Mcdonald Supply Chain

Topics: McDonald's, Supply chain, Hamburger Pages: 7 (2721 words) Published: October 23, 2010
McDonald's Food Chain Case Study

It was early evening and one of the 25 McDonald's outlets in India was bustling with activity with hungry souls trooping in all the time. No matter what one ordered - a hot Maharaja Mac or an apple pie - the very best was served every time. But did anyone ever wonder as to how this US giant managed the show so perfectly? The answer seemed to lie in a brilliantly articulated food chain, which extended from these outlets right up to farms all across India. US-based fast food giant, McDonald's success in India had been built on four pillars: limited menu, fresh food, fast service and affordable price. Intense competition and demands for a wider menu drive-through and sit-down meals - encouraged the fast food giant to customize product variety without hampering the efficacy of its supply chain. Around the world (including India), approximately 85% of McDonald's restaurants were owned and operated by independent franchisees. Yet, McDonald's was able to run the show seamlessly by outsourcing nine different ingredients used in making a burger from over 35 suppliers spread all over India through a massive value chain. Between 1992 and 1996, when McDonald's opened its first outlet in India, it worked frenetically to put the perfect supply chain in place. It trained the local farmers to produce lettuces or potatoes to specifications and worked with a vendor to get the perfect cold chain in place. And explained to the suppliers precisely why only one particular size of peas was acceptable (if they were too large, they would pop out of the patty and get burnt). These efforts paid off in the form of joint ventures between McDonald's India (a 100% wholly-owned subsidiary of McDonald's USA) and Hardcastle Restaurants Pvt. Ltd, (Mumbai) and Connaught Plaza Restaurant (New Delhi). Few companies appreciate the value of supply chain management and logistics as much as McDonald's does. From its experience in other countries (Refer Exhibit II & III), McDonald's was aware that supply chain management was undoubtedly the most important factor for running its restaurants successfully. Amit Jatia, Managing Director, Hardcastle Restaurants Private Limited said, "A McDonald's restaurant is just the window of a much larger system comprising an extensive food-chain, running right up to the farms". McDonald's worked on the supply chain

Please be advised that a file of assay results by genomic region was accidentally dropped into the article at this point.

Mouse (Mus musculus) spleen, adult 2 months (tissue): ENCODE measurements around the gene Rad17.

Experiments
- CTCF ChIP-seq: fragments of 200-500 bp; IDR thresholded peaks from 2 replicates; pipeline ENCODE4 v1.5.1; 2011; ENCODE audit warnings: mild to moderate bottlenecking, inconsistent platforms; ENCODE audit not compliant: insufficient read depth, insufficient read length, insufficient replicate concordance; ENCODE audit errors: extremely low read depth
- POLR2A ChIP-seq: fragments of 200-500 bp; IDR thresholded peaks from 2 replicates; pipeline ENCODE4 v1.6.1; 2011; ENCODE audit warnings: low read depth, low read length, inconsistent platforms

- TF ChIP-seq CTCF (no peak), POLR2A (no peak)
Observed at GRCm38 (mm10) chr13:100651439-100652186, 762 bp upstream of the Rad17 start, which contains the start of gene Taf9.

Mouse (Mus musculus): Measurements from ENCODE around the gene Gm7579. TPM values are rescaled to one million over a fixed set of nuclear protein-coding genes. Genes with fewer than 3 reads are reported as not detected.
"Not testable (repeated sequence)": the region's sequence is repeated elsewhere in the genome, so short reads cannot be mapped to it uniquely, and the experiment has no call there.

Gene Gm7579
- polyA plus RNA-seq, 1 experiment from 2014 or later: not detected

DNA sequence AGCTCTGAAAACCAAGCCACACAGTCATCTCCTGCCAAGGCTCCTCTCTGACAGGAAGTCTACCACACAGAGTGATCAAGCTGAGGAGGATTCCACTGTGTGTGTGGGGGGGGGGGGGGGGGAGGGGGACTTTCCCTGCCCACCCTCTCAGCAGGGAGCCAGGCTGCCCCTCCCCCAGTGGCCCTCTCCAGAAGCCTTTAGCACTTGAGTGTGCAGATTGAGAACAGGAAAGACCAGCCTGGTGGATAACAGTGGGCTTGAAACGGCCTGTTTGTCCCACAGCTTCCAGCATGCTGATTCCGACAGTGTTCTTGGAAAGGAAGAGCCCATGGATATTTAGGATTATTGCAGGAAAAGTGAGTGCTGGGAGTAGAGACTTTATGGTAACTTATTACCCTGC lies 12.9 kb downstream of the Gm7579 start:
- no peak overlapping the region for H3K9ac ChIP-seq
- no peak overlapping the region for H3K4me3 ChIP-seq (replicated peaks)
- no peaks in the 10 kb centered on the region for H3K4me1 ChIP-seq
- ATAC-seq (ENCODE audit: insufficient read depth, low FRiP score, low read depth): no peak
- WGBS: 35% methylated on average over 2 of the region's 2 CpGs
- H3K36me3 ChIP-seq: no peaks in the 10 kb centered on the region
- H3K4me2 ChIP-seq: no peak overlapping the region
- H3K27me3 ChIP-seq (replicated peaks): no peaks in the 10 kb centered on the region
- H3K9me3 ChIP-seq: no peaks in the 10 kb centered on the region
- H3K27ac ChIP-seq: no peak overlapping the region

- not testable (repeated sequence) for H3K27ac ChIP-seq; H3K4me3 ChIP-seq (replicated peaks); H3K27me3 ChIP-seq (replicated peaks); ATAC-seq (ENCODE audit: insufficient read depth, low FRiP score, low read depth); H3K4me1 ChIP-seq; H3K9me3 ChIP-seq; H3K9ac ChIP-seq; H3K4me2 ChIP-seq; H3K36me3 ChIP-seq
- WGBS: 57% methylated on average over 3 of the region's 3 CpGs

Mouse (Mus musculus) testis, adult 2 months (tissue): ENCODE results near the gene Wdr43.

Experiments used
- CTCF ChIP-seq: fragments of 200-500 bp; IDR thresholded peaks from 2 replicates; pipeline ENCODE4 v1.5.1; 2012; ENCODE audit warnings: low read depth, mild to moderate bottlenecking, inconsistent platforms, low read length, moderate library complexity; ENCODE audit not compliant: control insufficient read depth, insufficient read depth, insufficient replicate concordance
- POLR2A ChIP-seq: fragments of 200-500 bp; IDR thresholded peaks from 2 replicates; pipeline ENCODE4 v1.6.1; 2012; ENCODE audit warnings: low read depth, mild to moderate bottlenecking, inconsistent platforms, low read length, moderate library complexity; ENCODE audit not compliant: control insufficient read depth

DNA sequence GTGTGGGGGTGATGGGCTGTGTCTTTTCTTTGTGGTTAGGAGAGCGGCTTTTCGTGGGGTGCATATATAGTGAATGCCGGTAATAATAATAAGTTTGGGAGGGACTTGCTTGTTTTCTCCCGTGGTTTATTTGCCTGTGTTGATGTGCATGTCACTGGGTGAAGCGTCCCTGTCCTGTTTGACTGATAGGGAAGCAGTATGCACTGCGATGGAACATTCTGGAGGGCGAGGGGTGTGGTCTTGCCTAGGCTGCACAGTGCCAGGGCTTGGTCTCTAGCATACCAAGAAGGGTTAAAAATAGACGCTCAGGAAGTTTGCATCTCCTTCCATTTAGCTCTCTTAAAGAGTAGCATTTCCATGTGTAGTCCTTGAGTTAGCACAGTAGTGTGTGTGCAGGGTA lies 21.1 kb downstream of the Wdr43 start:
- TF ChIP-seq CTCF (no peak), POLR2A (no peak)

management well ahead of its formal entry to India. "We spent seven years to develop the supply chain. The first McDonald's team came to India way back in 1989," said S. D. Saravanan (Saravanan), Product Manager, National Supply Chain, McDonald's India. Note A cold chain refers to the warehousing, transportation and retailing of products under controlled temperatures. Such a chain is necessary for ice creams, frozen vegetables, processed meats, dairy and bakery products. While frozen foods need sub-zero temperatures up to -20°C, products like butter, which require chilling, need about 0-4°C.

Background Note
McDonald's was started as a drive-in restaurant by two brothers, Richard and Maurice McDonald in California, US in the year 1937. The business, which was generating $200,000 per annum in the 1940s, got a further boost with the emergence of a revolutionary concept called 'self-service.' The brothers used assembly line procedures in their kitchen for mass production. Prices were kept low. Speed, service and cleanliness became the critical success factors of the business. By mid-1950s, the restaurant's revenues had reached $350,000. As word of their success spread, franchisees started showing interest. However, the franchising system failed because the McDonald brothers observed very transparent business practices. As a consequence, imitators copied their business practices and emerged as competitors. The franchisees also did not maintain the same standards of cleanliness, customer service and product uniformity. At this point, Ray Kroc (Kroc), distributor for milkshake machines...
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